Classic Computer Magazine Archive COMPUTE! ISSUE 90 / NOVEMBER 1987 / PAGE 10

Video Cards For PCs

I am interested in purchasing an IBM PC or compatible for home use. For games, what is the minimum (in cost) video graphics card I need? Will I also need a game port for a joystick?

Eldon Brewer

The short answer to your question is that most games require a color graphics adapter (CGA) card, and many also require a joystick. For the joystick, you will need an appropriate interface card. CGA-compatible cards are widely available, and many are relatively inexpensive. Joy-stick adapter cards are also available, but you might want to consider a multifunction card that includes a serial port, printer port, and possibly extra memory, in addition to the game controller port. You'll probably find that the multifunction card is significantly cheaper than the combined cost of separate cards with equivalent features.

First time buyers are often confused by all the different video options available for PC's and compatibles. Here is a rundown of what's available. The original monochrome display adapter (MDA) gives you highly readable text, but no graphics. The color graphics adapter (CGA) gives you four-color graphics, but produces text that many users find hard on the eyes. Many users want both text and graphics; the Hercules Graphics Adapter (HGA) gives you both, but only in monochrome. Furthermore, the Hercules card is incompatible with programs written for the CGA. For example, none of the BASIC graphics commands support the HGA. An alternative—albeit more expensive—solution is the enhanced graphics adapter (EGA), which offers higher resolution and more readable text. Some EGA cards (although not IBM's) are also compatible with software written for the older MDA, the CGA, and possibly even the Hercules adapter. The EGA is becoming popular, but many software companies still make their games compatible with the CGA to insure the largest possible market for their products.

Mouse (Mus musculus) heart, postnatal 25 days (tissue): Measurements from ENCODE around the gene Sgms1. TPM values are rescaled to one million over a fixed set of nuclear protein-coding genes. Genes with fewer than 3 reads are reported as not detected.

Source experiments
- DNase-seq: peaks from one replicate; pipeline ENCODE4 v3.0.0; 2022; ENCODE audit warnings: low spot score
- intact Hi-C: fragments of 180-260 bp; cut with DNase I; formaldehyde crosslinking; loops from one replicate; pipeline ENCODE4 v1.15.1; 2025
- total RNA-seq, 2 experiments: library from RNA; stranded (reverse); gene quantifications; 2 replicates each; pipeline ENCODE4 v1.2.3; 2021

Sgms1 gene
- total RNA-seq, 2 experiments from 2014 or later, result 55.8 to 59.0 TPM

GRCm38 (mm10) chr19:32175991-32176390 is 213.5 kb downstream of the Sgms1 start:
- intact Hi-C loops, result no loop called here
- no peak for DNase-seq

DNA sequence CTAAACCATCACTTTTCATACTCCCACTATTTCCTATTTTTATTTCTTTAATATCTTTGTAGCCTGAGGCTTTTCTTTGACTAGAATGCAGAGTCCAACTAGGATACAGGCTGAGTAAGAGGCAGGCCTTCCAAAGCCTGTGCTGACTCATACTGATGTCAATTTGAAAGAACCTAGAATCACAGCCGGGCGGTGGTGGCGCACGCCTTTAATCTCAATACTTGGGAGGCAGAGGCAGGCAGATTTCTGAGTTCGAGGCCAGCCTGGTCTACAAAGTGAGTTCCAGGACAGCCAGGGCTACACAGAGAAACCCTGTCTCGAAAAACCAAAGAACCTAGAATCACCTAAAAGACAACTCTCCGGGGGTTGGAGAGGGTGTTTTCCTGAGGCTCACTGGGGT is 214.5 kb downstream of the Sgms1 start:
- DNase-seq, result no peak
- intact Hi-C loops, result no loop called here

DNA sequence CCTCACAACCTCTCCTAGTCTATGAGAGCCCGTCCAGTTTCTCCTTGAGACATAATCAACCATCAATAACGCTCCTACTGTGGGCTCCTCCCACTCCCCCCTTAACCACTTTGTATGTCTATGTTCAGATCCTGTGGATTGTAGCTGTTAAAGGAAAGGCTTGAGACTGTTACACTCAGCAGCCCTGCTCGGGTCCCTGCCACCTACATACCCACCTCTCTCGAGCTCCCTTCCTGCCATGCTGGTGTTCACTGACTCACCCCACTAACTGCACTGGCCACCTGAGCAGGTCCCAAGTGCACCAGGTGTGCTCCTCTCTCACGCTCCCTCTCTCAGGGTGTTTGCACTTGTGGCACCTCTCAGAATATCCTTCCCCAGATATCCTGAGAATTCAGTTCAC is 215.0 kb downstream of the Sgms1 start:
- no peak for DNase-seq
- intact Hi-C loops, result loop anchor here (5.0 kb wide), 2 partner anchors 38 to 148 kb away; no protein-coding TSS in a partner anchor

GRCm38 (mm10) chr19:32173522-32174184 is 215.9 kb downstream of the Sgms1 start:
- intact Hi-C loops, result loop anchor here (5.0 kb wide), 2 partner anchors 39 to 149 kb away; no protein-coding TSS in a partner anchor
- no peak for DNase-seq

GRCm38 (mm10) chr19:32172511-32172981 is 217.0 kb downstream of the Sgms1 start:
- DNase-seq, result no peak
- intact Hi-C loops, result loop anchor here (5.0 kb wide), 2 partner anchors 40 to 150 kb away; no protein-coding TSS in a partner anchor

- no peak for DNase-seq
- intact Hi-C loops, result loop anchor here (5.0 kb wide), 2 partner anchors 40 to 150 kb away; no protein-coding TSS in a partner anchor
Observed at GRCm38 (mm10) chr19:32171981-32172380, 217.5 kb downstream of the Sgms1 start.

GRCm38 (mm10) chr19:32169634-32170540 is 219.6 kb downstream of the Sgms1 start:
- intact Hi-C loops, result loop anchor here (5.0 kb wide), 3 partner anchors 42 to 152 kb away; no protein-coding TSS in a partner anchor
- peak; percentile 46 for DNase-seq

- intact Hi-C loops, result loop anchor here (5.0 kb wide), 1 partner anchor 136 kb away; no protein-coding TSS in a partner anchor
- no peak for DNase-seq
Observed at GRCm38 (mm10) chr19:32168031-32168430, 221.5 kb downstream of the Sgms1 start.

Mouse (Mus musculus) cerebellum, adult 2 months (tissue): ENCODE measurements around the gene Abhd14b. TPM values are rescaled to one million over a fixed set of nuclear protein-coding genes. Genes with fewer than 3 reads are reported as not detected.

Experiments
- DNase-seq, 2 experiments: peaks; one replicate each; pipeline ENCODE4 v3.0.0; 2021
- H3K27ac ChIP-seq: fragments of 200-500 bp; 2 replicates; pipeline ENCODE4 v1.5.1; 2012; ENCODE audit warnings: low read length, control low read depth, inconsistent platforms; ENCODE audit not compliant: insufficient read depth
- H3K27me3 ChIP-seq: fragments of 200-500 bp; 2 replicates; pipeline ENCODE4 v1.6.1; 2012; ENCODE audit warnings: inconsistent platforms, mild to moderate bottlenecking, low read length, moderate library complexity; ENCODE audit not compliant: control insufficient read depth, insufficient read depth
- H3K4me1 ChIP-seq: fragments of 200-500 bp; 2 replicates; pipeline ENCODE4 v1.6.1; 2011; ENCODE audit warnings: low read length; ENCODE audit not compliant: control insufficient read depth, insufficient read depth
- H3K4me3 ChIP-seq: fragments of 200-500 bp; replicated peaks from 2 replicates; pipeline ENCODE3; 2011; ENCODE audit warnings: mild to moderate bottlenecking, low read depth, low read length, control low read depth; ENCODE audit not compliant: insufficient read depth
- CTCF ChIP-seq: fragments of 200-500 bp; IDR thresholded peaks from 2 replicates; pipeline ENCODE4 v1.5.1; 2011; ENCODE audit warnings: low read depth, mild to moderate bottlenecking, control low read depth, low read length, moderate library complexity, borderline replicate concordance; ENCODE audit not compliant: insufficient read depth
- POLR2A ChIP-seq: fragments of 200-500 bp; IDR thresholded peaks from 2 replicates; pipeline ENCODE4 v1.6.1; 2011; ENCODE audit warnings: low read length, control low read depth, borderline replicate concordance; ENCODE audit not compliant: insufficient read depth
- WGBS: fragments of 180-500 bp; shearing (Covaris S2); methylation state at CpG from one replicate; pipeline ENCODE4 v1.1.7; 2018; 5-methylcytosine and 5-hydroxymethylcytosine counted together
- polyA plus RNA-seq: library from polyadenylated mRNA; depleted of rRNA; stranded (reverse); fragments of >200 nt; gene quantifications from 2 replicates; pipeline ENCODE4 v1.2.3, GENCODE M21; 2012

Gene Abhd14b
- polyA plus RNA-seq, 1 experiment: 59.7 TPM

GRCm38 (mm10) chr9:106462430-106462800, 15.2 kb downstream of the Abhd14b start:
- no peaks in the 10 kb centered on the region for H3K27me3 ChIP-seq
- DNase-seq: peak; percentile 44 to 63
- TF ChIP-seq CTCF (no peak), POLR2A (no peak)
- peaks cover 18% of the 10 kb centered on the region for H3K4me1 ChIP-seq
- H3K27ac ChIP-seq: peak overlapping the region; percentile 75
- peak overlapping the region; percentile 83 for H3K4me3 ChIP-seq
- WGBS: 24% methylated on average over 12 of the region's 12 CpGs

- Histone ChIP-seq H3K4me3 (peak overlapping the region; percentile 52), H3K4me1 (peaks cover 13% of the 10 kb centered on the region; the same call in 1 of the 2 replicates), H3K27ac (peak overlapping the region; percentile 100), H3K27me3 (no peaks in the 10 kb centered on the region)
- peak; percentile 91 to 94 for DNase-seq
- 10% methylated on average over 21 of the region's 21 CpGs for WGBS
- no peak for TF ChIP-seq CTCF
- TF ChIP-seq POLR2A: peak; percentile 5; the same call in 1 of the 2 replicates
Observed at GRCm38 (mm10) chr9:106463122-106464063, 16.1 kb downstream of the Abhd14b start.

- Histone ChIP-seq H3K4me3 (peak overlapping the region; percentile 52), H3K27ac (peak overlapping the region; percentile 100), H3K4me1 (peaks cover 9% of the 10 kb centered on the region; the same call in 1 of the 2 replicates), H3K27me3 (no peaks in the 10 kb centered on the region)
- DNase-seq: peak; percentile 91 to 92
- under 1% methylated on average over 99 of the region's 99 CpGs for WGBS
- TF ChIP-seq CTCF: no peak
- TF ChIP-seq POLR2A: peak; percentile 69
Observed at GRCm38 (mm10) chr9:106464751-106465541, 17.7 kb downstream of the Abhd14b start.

The introduction of the new IBM Personal System/2 line has added two new standards to the fray. The Model 30 includes a built-in Multicolor Graphics Array (MGCA), which adds a 256-color medium-resolution mode to the EGA capabilities. Models 50, 60, and 80 include the Video Graphics Array (VGA) on the system board. VGA features the capabilities of the MCGA, plus 16-color extra-high-resolution modes. IBM has announced a VGA card for use in the PC, AT, and compatibles; other companies are sure to follow suit.

Many IBM-compatible computers now come with built-in video hardware, or else have a particular video card installed as standard equipment. This is an important feature to look for when shopping for a computer because it could save you the cost of add-on boards.

Once you have decided on a video card for your IBM PC or compatible, you'll need to select a monitor which supports that display format. MDA and HGA cards require TTL monochrome monitors; composite monochrome monitors cannot be used. CGA cards generally require RGBI (digital RGB) monitors. Some CGA cards also provide a composite video output, but composite color monitors produce displays that are considerably less sharp than their RGB counterparts. EGA cards require special (and more expensive) EGA-compatible digital RGBI monitors. The MCGA and VGA require analog RGB monitors. A new class of monitors, spawned by the NEC Multisync, has the capability of working with all of these different video standards. As you might expect, however, these units are usually more expensive than monitors designed for one particular type of display adapter.